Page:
However, I haven't mentioned the best bit yet. There is no money or coin involved, no dice or random card number and no hidden surprises. What there is is TIME. Everything you do takes Time and that is something you never have enough of. You start with 4 or maybe 3 Time markers and it is not easy to get many more than this; and then if you manage to get more you can only hold onto a certain amount of Time. The whole game from mechanic to mechanic depends on Time and how you use it. At the end of each Turn players lose Time and at start of each Turn players gain Time. Meanwhile the centre hub of the laboratory changes with the beginning of the turn, stocking up the sections adjacent to each of its sides with the resources and Time Markers shown. These Hub sections are marked according to the number of players and also numbered 2,3,4 & 5 because the setup adds the resources for the first turn, the number 2 tile shows what will be added at the end of turn 2, then 3 and 4, the 5th Hub Tile being empty of all resources as there are no more Turns to follow.
There are so many randomisers in the game that ensure every turn is different. The Lab expansions can stack up around the Laboratory, the Research Tokens (these are what determine the Research for the HQ spaces) are repositioned according to a randomly drawn card each turn, and the letters on the Lab expansions gained from the Laboratory for the player's personal Base Lab add a random to the scoring system. It all sounds like a complete mish-mash but it plays beautifully and play actually flows so well that Time passes quickly. Also on the Laboratory are purple Octopods. These are another score leveller device as if you end your turn and your scientist is in a Laboratory section where there are then you lose points according to the number of Octopods in the sector.
When a player has made all the moves they wish to or can they place their Engineer on the left-most space of the Turn order track which is situated atop the HeadQuarters board; thus players can decide if they want to play on or play first next turn etc. It can occur that one player has no Time left and no Bots programmed, thus they have to place their Engineer on a Turn Order space. The other players can continue to play until they too end their turn, then there is an intermediate scoring. At the end of the last turn there is an intermediate scoring and then there is an end of game scoring. Points are scored and the players move their counters round the score track. Unfortunately there are 4 red lines that quarter the score track and there is a cost to pass over these red lines - the player has to forfeit a crystal or return a Bot to their personal Base. This is an excellent mechanic for keeping the scoring balanced as it generally prevents one player storming off ahead and becoming unbeatable. There is so much to do and so little Time to do it, that should be the sub-header for this game.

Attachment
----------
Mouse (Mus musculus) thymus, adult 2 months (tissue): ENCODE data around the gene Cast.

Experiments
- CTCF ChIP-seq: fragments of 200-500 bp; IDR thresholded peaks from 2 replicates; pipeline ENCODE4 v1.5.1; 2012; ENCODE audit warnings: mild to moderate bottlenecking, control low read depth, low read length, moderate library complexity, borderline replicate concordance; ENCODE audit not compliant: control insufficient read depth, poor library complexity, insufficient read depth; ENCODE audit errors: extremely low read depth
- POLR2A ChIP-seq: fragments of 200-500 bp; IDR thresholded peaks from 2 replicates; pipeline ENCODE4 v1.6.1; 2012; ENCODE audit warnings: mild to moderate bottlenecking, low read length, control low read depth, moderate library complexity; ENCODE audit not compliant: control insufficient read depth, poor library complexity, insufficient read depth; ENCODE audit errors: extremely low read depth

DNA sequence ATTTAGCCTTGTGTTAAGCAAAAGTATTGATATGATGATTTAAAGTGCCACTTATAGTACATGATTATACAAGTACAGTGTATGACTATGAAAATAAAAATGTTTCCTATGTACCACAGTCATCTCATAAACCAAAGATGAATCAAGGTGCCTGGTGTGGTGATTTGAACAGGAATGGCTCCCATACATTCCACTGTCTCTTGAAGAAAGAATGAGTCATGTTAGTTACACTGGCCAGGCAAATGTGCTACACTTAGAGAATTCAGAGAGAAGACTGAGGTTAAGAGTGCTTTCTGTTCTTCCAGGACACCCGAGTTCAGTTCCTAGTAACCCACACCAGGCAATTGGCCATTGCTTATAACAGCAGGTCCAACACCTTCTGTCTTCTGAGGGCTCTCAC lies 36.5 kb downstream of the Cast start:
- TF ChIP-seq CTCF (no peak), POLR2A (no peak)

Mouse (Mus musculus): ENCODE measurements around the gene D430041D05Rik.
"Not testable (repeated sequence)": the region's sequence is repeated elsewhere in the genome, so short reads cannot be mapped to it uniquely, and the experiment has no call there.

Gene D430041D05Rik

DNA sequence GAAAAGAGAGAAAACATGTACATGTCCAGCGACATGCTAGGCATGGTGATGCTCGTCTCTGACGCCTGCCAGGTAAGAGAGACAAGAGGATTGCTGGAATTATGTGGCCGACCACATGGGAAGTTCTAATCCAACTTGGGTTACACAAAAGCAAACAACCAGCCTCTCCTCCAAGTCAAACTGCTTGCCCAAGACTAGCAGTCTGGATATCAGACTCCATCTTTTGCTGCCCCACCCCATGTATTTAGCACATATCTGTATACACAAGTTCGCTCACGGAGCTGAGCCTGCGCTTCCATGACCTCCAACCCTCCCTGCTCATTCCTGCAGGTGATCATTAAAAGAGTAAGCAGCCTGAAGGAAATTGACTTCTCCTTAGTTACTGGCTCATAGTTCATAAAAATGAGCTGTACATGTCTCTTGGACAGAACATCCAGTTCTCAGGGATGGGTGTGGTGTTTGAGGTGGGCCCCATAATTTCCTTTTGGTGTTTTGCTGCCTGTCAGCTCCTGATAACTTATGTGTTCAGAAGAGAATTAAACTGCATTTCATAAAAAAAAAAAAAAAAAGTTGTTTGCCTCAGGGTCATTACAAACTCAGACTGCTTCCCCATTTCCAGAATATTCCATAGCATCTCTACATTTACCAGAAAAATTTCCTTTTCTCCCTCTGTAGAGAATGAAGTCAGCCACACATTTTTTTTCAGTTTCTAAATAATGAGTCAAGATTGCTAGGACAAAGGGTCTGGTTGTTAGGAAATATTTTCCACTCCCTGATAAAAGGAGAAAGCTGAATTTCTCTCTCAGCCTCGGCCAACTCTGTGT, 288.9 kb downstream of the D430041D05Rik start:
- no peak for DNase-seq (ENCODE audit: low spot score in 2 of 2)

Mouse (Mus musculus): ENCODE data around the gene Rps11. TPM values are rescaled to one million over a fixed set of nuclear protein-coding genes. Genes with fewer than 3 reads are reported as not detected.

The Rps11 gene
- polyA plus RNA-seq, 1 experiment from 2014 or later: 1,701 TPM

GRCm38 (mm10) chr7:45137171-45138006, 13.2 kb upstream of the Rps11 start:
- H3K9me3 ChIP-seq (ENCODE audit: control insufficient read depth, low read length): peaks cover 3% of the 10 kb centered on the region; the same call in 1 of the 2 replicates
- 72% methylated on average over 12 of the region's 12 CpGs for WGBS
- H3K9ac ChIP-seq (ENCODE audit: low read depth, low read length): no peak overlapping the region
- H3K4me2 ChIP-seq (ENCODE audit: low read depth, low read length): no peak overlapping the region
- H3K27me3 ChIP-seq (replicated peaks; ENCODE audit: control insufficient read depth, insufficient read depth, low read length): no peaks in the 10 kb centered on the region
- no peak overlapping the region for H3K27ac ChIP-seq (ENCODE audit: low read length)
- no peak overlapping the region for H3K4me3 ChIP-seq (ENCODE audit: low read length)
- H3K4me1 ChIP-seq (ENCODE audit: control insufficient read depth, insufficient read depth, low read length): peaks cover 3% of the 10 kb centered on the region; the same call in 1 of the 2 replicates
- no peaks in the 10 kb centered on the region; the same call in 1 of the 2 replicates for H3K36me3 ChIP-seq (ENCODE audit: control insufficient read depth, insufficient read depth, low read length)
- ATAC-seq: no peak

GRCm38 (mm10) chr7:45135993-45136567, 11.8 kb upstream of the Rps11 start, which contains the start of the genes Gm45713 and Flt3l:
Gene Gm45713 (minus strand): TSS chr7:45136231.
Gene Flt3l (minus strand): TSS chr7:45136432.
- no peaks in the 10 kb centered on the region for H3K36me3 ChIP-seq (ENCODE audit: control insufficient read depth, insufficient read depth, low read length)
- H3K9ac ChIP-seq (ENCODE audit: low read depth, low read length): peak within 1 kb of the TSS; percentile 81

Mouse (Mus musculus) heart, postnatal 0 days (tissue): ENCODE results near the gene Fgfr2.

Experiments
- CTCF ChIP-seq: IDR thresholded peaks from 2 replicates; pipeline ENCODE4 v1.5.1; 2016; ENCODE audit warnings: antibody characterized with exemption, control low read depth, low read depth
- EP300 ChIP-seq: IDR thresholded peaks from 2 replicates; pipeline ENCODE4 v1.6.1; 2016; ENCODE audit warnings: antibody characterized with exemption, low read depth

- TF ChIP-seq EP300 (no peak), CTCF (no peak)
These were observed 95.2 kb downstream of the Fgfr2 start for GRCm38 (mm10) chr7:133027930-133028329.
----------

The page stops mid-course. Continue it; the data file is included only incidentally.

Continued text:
We have had so many good sessions and every one has been as or more enjoyable than the previous. The only time we weren't completely enamoured with the game was when we played two players. It was still good but not quite as good as with three or four players. IT is most certainly a game I would recommend to board games players who enjoy strategic games with a little luck (random) a little chrome (underwater theme) and a lot of entertainment (fun).